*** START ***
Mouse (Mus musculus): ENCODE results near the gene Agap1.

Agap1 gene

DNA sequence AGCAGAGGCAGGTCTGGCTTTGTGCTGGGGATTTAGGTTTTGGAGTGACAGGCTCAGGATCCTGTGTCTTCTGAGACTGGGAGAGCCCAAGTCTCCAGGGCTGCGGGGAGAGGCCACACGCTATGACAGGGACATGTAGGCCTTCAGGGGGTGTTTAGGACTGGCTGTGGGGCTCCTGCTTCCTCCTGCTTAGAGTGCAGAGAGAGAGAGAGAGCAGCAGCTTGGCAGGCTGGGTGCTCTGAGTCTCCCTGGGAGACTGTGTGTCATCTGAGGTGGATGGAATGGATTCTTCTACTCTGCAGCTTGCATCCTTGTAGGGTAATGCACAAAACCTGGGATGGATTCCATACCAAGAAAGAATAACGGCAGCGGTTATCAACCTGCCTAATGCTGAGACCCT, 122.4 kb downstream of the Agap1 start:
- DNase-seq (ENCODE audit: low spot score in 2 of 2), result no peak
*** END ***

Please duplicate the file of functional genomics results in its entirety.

Mouse (Mus musculus): ENCODE results near the gene Agap1.

Agap1 gene

DNA sequence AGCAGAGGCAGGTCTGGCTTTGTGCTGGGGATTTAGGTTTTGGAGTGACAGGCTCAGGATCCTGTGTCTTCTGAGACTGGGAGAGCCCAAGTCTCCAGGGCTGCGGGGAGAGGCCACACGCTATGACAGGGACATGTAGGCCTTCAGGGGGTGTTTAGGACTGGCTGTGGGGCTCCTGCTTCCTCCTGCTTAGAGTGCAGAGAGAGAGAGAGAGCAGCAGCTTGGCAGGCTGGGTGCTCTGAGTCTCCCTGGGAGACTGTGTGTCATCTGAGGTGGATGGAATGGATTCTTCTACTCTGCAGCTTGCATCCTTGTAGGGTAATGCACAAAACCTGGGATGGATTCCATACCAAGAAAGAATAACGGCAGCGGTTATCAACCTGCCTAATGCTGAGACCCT, 122.4 kb downstream of the Agap1 start:
- DNase-seq (ENCODE audit: low spot score in 2 of 2), result no peak